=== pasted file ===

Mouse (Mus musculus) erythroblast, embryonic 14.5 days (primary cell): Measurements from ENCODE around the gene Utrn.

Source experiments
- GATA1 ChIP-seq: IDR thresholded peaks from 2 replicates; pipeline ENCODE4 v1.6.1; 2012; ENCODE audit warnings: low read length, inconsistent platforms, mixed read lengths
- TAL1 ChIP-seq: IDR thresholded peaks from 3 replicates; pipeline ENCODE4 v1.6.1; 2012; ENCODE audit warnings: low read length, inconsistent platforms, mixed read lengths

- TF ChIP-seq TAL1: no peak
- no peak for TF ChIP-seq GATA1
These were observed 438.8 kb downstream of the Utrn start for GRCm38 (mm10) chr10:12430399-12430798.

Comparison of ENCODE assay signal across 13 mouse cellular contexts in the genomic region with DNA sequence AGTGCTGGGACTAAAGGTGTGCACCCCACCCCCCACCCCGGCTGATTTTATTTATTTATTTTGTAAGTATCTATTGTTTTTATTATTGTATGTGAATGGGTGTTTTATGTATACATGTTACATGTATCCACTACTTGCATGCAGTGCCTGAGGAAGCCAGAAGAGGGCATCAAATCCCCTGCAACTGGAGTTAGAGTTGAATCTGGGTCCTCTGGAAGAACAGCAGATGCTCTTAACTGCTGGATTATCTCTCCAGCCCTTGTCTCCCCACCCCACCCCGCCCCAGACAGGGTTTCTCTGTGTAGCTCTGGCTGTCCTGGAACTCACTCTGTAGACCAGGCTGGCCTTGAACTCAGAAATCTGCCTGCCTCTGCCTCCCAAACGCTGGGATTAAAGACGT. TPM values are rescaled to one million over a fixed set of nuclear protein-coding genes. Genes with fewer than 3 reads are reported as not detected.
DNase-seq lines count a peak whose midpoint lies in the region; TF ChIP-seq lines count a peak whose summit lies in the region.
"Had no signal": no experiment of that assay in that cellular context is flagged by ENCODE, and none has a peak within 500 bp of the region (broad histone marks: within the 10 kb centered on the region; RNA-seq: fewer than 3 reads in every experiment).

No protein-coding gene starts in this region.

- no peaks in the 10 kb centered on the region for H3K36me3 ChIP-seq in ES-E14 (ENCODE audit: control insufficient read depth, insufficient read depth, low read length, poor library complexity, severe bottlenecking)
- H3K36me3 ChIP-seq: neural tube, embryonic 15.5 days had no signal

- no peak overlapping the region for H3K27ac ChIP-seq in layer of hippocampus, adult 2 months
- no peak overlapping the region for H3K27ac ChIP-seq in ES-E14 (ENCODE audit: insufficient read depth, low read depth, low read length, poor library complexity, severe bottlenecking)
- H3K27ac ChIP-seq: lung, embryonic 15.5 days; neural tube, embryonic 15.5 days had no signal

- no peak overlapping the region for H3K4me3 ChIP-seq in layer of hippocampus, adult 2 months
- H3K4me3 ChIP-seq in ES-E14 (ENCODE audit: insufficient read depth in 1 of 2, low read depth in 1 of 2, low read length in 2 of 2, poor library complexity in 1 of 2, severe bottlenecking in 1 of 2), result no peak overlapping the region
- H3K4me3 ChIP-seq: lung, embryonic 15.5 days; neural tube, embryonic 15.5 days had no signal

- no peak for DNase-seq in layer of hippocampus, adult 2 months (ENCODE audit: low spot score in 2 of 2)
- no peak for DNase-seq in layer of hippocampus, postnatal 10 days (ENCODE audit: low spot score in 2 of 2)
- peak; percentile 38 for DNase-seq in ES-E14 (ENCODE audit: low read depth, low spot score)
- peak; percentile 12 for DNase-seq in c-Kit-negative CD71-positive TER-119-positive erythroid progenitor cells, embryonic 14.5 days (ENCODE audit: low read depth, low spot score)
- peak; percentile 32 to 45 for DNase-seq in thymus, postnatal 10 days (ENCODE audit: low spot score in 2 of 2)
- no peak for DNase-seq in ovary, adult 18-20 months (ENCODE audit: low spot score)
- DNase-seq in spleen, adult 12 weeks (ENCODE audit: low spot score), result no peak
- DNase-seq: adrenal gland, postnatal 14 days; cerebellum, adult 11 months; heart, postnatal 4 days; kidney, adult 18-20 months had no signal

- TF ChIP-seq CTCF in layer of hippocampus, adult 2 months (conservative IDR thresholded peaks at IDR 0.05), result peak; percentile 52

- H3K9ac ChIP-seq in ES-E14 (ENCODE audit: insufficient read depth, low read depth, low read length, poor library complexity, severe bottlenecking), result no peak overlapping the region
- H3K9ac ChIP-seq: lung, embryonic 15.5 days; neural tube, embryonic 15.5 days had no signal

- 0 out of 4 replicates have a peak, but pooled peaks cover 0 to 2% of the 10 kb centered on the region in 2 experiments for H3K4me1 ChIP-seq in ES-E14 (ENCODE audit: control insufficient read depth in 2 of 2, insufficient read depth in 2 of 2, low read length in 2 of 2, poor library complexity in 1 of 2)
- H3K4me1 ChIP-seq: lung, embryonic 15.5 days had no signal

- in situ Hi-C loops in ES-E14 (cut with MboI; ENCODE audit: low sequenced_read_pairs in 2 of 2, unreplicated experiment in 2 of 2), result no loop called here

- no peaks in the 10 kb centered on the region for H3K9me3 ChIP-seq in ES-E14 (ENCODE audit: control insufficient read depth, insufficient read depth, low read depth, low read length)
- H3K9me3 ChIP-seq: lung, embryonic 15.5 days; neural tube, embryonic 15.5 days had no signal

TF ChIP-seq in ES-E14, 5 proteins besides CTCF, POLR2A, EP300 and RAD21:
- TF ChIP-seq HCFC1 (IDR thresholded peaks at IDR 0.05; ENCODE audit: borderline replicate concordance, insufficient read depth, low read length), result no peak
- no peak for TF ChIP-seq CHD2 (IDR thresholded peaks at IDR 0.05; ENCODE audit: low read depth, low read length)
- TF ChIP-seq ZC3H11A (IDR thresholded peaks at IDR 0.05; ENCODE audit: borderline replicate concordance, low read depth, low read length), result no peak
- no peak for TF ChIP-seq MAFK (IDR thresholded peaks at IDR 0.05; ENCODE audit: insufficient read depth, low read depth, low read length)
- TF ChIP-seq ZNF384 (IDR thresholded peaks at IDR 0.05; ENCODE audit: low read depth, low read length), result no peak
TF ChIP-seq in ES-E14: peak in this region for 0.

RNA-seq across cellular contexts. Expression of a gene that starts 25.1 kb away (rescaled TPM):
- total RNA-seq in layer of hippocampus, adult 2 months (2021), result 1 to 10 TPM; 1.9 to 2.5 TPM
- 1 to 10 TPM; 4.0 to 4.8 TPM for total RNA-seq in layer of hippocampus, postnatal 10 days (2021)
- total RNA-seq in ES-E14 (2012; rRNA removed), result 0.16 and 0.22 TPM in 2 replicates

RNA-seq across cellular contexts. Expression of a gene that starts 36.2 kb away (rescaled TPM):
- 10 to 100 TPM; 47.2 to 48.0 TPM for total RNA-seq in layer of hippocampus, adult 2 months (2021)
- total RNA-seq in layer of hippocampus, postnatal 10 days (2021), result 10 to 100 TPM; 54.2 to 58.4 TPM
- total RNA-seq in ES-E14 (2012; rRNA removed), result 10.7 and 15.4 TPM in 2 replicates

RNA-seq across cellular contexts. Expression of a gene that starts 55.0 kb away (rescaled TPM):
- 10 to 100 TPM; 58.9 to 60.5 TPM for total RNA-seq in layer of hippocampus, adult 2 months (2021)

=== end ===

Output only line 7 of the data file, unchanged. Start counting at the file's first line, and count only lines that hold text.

These were observed 438.8 kb downstream of the Utrn start for GRCm38 (mm10) chr10:12430399-12430798.